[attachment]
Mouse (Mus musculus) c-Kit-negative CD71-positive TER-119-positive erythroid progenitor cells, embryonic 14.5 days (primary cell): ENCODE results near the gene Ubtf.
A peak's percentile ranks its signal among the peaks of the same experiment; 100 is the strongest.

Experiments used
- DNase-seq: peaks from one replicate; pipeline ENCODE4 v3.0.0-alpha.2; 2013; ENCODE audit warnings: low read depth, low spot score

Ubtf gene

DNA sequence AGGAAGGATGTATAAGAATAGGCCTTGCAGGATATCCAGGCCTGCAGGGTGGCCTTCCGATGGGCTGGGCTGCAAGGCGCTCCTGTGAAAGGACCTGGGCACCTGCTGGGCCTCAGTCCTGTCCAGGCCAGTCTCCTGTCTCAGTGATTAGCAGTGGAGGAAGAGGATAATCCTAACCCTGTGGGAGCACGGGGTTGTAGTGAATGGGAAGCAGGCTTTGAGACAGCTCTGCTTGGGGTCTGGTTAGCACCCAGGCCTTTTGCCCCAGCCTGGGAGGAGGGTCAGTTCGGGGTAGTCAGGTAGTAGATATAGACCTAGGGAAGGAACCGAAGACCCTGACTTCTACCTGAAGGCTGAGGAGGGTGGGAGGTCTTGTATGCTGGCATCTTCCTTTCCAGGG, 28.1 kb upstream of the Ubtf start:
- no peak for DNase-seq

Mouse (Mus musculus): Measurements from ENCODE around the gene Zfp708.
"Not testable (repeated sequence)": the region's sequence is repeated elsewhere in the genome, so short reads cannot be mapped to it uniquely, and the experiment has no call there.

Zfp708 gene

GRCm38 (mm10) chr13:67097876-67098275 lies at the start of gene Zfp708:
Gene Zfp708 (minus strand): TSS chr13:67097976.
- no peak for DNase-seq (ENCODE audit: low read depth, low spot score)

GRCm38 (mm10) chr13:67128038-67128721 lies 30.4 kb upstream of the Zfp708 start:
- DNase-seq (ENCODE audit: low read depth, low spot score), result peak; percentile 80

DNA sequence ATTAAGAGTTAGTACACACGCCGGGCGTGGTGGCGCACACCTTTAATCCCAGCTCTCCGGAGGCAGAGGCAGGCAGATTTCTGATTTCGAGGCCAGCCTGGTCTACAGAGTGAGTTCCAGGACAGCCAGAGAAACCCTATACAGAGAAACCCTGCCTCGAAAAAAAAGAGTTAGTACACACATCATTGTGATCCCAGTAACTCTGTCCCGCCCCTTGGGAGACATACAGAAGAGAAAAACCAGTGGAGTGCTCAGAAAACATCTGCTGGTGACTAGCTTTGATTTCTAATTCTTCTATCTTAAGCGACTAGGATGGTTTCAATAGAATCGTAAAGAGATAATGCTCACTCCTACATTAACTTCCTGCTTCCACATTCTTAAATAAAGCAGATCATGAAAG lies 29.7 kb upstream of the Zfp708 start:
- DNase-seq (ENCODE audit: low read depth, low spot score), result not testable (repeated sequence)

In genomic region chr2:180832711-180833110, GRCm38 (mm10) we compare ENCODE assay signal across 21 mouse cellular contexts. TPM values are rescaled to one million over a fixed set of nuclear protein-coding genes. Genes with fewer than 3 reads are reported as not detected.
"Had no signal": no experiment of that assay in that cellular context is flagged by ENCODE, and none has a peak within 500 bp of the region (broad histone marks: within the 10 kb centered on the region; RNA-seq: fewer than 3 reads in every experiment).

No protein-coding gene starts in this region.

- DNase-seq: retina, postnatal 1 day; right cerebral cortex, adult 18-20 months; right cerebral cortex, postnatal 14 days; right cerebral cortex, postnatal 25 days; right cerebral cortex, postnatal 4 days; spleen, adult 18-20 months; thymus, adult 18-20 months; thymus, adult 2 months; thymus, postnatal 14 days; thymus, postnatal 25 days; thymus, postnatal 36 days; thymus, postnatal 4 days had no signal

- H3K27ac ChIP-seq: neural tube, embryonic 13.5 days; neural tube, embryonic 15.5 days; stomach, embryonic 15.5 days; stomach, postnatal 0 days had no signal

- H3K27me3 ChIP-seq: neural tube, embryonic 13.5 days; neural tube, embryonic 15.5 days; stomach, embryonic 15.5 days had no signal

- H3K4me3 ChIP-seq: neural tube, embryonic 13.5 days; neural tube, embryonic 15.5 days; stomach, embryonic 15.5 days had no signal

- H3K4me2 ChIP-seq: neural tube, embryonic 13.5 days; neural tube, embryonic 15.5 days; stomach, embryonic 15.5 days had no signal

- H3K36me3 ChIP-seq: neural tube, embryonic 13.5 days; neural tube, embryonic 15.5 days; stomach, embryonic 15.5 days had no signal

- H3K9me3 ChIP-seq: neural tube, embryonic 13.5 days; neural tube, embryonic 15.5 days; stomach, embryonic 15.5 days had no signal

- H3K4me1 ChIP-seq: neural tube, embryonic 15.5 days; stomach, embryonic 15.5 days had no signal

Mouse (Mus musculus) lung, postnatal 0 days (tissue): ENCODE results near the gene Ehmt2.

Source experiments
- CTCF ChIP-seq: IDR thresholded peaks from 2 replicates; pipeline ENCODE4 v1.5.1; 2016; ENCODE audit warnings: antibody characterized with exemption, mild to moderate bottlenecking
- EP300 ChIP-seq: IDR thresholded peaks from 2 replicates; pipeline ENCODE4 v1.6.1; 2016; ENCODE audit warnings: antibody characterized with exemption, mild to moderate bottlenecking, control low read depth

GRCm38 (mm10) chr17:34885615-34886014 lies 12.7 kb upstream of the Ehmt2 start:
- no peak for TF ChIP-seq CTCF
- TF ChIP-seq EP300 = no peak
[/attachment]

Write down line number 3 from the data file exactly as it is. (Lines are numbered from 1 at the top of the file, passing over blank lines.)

Experiments used